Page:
Experts at the University of Portsmouth are reporting that antidepressant drugs have become a major threat to the environment. After entering water systems in the form of human waste, the drugs are persisting and harming marine life. In the UK alone, an estimated six million people are taking antidepressants such as Prozac on a regular basis.
“Our aquatic life is bathing in a soup of antidepressants,” said study co-author Professor Alex Ford. “Antidepressant and anti-anxiety medications are found everywhere, in sewage, surface water, groundwater, drinking water, soil, and accumulating in wildlife tissues. They are found in sea water and rivers and their potential ability to disrupt the normal biological systems of aquatic organisms is extensive.”
“This isn’t about a one-off pollutant entering their habitat; wildlife are bathed in drugs for their entire lifecycle. Laboratory studies are reporting changes such as how some creatures reproduce, grow, the rate at which it matures, metabolism, immunity, feeding habits, the way it moves, its color and its behavior.”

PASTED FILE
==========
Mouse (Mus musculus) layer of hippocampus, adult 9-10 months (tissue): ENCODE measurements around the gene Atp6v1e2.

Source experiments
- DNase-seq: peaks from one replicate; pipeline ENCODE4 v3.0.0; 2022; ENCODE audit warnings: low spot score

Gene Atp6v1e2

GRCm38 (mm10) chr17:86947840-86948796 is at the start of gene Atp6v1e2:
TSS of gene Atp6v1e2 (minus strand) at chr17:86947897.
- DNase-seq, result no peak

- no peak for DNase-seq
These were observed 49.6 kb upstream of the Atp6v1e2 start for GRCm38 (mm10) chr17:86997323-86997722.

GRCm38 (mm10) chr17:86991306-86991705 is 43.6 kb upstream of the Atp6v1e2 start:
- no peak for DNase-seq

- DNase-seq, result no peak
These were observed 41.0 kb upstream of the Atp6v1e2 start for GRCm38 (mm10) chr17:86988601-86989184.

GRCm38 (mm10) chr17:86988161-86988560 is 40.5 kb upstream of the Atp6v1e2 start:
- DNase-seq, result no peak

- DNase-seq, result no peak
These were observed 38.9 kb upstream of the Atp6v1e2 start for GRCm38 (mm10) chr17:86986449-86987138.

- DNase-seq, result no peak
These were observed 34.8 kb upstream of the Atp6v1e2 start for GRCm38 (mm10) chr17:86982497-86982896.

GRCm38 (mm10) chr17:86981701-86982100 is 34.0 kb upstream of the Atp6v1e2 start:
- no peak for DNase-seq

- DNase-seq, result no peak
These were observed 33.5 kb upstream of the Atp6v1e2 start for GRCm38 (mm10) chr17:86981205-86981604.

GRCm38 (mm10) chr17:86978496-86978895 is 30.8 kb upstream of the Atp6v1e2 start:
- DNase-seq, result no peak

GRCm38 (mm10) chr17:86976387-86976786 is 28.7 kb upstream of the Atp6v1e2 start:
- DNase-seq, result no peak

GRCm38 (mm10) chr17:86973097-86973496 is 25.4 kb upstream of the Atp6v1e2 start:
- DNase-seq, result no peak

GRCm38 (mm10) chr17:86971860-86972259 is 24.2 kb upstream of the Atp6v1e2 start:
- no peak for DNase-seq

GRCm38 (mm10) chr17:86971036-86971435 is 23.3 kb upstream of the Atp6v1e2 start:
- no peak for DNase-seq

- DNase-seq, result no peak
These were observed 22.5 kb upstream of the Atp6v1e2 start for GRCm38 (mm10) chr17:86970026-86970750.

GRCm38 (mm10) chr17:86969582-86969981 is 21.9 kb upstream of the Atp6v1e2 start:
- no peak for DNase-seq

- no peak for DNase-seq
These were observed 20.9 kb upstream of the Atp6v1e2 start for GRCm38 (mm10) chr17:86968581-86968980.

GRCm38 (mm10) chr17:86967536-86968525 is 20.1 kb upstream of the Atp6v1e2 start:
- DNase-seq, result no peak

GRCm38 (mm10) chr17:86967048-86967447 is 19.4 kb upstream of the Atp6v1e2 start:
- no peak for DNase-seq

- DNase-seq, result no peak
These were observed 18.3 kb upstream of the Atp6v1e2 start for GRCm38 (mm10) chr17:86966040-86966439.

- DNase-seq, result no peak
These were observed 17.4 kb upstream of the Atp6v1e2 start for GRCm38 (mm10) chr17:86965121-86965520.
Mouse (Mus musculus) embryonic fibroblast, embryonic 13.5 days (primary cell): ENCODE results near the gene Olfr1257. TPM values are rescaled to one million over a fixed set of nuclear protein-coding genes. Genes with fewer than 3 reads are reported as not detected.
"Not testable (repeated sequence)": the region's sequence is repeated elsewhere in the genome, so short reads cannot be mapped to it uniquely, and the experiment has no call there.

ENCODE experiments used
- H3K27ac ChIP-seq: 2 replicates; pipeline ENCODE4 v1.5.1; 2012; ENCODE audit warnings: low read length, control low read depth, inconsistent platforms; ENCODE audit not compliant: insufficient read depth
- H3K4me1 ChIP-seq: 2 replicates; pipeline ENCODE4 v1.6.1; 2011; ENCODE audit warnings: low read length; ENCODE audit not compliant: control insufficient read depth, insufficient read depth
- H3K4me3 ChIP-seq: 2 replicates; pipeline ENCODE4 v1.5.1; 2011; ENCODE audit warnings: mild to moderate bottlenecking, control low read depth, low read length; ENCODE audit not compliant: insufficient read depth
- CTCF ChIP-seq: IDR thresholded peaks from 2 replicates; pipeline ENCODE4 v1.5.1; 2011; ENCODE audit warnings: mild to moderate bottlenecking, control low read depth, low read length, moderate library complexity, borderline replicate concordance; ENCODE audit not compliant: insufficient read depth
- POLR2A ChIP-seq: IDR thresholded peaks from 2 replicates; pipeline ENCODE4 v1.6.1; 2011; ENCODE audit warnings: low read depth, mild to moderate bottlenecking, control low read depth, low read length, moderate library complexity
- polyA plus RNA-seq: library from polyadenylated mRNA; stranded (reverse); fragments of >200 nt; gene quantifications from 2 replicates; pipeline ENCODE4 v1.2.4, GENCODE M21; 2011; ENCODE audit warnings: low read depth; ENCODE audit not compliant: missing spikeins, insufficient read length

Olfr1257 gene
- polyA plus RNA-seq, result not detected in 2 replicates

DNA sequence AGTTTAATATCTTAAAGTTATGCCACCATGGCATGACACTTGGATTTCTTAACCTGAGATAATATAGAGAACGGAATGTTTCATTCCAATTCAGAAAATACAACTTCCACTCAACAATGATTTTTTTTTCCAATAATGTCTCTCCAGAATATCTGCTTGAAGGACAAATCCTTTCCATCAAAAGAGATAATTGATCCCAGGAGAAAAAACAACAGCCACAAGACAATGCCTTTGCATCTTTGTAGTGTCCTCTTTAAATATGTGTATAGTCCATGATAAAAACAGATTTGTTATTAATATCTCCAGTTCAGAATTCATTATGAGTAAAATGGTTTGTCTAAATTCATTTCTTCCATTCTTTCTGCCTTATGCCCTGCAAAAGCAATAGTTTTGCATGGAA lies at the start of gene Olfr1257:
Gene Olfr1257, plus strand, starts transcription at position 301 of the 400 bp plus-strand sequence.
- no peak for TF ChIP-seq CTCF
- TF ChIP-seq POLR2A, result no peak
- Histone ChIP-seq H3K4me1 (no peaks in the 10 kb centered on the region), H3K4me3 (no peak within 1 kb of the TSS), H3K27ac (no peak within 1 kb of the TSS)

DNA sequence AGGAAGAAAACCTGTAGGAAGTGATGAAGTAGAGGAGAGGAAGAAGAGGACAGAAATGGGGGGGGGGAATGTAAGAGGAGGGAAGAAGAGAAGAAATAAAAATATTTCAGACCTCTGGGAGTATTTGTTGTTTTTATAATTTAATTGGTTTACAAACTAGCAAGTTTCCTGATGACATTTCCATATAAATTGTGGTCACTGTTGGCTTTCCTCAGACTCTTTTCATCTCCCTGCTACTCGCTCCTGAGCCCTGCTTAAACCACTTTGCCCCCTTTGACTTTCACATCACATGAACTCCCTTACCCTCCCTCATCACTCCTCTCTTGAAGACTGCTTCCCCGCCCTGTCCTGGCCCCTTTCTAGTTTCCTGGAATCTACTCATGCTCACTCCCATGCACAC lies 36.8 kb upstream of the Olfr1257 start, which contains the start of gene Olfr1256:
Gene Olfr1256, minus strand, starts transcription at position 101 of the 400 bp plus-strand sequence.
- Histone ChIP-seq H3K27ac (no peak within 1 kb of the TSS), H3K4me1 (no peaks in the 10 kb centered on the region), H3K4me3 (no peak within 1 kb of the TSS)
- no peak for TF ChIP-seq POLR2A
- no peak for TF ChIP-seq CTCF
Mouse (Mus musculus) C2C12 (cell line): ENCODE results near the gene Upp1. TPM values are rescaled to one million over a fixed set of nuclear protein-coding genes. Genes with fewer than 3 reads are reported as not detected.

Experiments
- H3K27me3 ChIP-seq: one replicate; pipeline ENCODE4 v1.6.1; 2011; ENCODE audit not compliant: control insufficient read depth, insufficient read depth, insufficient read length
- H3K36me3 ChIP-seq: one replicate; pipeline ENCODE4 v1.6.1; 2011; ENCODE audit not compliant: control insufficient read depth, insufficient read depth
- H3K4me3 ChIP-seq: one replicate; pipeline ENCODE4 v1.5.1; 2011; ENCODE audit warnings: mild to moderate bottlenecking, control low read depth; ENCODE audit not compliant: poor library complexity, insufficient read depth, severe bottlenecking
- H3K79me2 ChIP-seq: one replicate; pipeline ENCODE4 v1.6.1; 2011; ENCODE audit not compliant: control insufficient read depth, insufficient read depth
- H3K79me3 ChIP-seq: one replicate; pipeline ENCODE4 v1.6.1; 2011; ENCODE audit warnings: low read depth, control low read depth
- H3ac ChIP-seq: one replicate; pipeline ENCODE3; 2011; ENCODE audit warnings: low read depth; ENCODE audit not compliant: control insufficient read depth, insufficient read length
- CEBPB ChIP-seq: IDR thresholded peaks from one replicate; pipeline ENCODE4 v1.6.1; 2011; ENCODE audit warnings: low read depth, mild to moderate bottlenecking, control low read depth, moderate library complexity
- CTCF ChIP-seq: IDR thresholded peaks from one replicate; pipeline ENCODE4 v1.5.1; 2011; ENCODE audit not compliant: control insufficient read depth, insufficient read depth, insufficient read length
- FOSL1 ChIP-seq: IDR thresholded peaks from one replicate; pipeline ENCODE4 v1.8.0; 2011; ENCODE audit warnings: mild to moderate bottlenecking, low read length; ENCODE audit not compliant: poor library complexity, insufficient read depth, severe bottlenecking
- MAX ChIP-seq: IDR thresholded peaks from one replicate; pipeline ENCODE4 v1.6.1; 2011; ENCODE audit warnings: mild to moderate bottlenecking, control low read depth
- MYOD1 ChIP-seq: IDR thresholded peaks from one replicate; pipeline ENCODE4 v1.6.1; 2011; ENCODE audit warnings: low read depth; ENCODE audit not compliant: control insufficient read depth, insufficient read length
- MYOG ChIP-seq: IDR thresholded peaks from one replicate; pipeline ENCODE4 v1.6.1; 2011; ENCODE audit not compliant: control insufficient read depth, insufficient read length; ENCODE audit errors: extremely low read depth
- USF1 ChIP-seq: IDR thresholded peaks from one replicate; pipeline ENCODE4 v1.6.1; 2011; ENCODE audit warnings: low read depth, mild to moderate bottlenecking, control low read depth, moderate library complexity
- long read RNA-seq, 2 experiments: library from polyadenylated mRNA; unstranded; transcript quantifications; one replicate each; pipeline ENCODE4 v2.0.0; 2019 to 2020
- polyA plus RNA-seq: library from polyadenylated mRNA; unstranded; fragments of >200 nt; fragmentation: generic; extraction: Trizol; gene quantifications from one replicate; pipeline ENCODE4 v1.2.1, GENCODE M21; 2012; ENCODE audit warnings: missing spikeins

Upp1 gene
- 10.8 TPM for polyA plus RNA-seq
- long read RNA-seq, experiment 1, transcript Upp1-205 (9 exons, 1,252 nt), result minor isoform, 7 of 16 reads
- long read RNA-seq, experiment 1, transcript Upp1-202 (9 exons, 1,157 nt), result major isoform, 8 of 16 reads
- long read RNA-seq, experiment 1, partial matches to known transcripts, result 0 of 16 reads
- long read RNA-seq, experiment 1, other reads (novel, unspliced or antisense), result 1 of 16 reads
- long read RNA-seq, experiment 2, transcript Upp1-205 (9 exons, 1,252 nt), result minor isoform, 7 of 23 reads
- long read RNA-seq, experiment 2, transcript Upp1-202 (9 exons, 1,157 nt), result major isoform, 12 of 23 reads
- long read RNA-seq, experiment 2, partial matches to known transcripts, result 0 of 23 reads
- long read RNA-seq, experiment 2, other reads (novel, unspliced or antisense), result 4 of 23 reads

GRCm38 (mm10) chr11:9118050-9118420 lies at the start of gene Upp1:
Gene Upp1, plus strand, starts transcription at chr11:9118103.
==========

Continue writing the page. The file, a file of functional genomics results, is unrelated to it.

Dr. Helena Herrera of Portsmouth’s School of Pharmacy and Biomedical Sciences explained that many doctors who are prescribing antidepressant medication may not be aware that it persists in the environment or that it is harmful to marine life.
On the other hand, Dr. Herrera said that “prescribers which may be aware of the problems and persistence of such drugs in the environment need to weight those concerns with the human in front of them presenting with a debilitating medical condition.”
The researchers have identified many important steps that could be taken to address the environmental issues of prescription drugs, including educating patients on the safe disposal of medications and modifying wastewater treatment so that the chemicals can be filtered out.
The team also suggested that pharmacological companies should make drugs that break down more easily and safely. Furthermore, counseling could be used to replace many prescriptions. The experts say that taking just one of these steps would make a big difference.
The research is published in the British Journal of Psychiatry Bulletin.
By Chrissy Sexton, Earth.com Staff Writer